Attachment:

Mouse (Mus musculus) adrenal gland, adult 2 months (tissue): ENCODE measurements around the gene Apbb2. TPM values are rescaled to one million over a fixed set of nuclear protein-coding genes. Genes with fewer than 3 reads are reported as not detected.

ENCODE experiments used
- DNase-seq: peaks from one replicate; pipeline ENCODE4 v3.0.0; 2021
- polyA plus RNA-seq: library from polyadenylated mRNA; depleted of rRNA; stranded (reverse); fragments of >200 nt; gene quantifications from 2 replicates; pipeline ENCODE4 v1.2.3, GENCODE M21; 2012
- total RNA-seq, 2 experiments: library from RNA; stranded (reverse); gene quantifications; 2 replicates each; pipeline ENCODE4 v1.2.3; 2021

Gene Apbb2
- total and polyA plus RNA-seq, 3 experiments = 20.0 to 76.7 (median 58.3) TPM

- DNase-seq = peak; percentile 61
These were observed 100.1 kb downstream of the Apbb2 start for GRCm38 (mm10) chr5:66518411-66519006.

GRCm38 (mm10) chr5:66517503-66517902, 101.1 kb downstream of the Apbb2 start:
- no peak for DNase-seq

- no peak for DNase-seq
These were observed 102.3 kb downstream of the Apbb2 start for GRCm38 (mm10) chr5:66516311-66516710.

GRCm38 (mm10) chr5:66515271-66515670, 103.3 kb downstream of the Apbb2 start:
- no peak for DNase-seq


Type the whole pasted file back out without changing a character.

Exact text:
Mouse (Mus musculus) adrenal gland, adult 2 months (tissue): ENCODE measurements around the gene Apbb2. TPM values are rescaled to one million over a fixed set of nuclear protein-coding genes. Genes with fewer than 3 reads are reported as not detected.

ENCODE experiments used
- DNase-seq: peaks from one replicate; pipeline ENCODE4 v3.0.0; 2021
- polyA plus RNA-seq: library from polyadenylated mRNA; depleted of rRNA; stranded (reverse); fragments of >200 nt; gene quantifications from 2 replicates; pipeline ENCODE4 v1.2.3, GENCODE M21; 2012
- total RNA-seq, 2 experiments: library from RNA; stranded (reverse); gene quantifications; 2 replicates each; pipeline ENCODE4 v1.2.3; 2021

Gene Apbb2
- total and polyA plus RNA-seq, 3 experiments = 20.0 to 76.7 (median 58.3) TPM

- DNase-seq = peak; percentile 61
These were observed 100.1 kb downstream of the Apbb2 start for GRCm38 (mm10) chr5:66518411-66519006.

GRCm38 (mm10) chr5:66517503-66517902, 101.1 kb downstream of the Apbb2 start:
- no peak for DNase-seq

- no peak for DNase-seq
These were observed 102.3 kb downstream of the Apbb2 start for GRCm38 (mm10) chr5:66516311-66516710.

GRCm38 (mm10) chr5:66515271-66515670, 103.3 kb downstream of the Apbb2 start:
- no peak for DNase-seq